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  • fw [[][file:]] [[][file:]] [[][Appveyor]]


** Why fw? With fw you have a configuration describing your workspace. It takes care of cloning projects and can run commands across your entire workspace. You can start working on any project quickly, even if it's not in your flat structured workspace (better than CDPATH!). It also "sets up" your environment when you start working on a project (compile stuff, run make, activate virtualenv or nvm, fire up sbt shell, etc.)

[[doc/example_config][Here's]] an example configuration that should be easy to grasp. The default configuration location is =~/.config/fw=, and can be overridden by FW_CONFIG_DIR.

Per default projects are cloned into ${settings.workspace}/${} but you can override that by setting an override_path attribute as seen in the example configuration.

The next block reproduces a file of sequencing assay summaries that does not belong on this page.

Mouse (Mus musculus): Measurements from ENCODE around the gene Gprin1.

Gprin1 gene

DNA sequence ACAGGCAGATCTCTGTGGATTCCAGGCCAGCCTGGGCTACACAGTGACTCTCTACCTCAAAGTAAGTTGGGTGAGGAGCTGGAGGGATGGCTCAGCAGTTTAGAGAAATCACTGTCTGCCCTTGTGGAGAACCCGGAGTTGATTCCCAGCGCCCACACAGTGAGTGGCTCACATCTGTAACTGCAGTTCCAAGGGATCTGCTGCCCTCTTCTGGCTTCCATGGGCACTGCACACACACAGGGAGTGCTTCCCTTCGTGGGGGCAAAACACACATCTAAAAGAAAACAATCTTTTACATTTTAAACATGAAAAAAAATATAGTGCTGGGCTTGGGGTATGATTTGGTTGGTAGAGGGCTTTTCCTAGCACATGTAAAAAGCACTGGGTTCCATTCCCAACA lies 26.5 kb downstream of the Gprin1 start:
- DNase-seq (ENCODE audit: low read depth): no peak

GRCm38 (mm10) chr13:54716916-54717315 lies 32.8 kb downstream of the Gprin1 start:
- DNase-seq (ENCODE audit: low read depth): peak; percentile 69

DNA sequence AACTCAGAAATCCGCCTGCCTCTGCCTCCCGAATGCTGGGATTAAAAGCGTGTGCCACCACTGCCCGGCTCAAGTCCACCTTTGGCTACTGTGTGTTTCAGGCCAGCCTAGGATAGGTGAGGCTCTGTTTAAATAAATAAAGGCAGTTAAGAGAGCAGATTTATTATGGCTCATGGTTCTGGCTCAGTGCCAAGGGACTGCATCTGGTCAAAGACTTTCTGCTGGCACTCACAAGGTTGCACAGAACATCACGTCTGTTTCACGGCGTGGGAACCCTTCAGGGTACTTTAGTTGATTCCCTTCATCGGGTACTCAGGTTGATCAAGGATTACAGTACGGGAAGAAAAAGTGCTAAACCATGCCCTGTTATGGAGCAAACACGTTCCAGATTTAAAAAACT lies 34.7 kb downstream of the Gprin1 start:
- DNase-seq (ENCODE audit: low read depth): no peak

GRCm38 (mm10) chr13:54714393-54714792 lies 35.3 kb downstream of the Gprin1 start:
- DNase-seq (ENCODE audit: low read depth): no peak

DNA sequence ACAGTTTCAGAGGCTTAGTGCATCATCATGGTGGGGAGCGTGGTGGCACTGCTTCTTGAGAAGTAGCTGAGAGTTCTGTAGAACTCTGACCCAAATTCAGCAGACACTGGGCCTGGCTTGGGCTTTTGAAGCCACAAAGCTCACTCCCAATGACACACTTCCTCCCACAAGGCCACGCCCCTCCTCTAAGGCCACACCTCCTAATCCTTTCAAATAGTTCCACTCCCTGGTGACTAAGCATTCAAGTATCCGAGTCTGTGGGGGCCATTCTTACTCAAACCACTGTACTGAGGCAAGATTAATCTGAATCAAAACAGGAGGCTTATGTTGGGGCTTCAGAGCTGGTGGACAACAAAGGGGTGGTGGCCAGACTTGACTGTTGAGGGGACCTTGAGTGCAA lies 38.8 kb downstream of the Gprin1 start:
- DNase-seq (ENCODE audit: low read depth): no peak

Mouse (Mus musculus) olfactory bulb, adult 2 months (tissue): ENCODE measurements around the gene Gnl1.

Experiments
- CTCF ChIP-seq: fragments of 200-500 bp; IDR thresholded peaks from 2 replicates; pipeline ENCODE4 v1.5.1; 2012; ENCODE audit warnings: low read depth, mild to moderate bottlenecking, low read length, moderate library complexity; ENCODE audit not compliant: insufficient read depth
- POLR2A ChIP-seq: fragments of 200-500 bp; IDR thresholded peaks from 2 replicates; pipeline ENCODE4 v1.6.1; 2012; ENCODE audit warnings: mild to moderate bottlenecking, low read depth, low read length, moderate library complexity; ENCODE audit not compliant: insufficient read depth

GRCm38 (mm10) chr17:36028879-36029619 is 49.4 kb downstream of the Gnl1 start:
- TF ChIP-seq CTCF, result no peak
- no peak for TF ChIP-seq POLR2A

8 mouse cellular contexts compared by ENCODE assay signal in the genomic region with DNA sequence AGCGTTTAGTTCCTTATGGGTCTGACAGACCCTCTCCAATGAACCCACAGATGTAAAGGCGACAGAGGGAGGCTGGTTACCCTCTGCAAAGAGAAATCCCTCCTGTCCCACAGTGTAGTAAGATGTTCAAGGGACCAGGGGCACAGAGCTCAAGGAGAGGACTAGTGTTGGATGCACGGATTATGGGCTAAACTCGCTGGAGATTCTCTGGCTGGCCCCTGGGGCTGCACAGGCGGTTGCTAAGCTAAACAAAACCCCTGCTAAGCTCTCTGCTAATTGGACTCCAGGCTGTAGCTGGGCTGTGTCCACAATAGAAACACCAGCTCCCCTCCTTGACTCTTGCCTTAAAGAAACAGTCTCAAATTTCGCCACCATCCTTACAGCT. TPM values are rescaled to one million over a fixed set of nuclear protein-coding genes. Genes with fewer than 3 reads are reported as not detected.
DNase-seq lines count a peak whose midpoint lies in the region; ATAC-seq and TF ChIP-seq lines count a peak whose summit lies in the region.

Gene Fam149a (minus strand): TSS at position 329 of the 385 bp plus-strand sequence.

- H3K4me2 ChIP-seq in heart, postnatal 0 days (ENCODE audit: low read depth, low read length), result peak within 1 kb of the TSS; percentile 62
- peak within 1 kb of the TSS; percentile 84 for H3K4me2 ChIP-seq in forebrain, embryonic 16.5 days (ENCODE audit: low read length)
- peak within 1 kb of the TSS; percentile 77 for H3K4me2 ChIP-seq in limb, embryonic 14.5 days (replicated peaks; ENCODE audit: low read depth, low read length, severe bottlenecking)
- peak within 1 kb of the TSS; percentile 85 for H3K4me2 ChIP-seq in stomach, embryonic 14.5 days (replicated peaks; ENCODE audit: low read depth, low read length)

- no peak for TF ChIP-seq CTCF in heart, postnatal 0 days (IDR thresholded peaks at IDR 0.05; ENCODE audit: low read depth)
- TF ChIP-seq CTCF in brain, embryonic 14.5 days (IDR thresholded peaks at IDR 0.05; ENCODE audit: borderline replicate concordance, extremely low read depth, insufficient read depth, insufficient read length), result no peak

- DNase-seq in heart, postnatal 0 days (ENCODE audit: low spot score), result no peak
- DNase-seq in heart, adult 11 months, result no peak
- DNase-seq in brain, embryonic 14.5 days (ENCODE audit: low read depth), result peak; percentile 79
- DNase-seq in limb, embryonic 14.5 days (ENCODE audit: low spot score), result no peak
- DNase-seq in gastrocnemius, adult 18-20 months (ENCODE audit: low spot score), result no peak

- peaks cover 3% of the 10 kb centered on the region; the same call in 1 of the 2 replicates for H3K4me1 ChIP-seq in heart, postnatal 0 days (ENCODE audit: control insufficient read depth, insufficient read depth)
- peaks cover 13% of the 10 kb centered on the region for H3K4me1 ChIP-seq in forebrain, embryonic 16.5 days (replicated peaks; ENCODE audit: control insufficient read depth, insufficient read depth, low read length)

** What this is, and isn't fw is a tool I wrote to do my bidding. It might not work for you if your workflow differs a lot from mine or might require adjustments. Here are the assumptions:

  • only git repositories
  • only ssh clone (easily resolveable by putting more work in the git2 bindings usage)
  • ssh-agent based authentication

*** If you can live with all of the above, you get: - workspace persistence (I can rm -rf my entire workspace and have it back in a few minutes) - ZERO overhead project switching with the workon function (need to activate nvm? Run sbt? Set LCD brightness to 100%? fw will do all that for you) - zsh completions on the project names for workon - generate projectile configuration for all your project (no need to projectile-add-known-project every time you clone some shit, it will just work)

** [[doc/][Installation]] ** [[doc/][Usage]]

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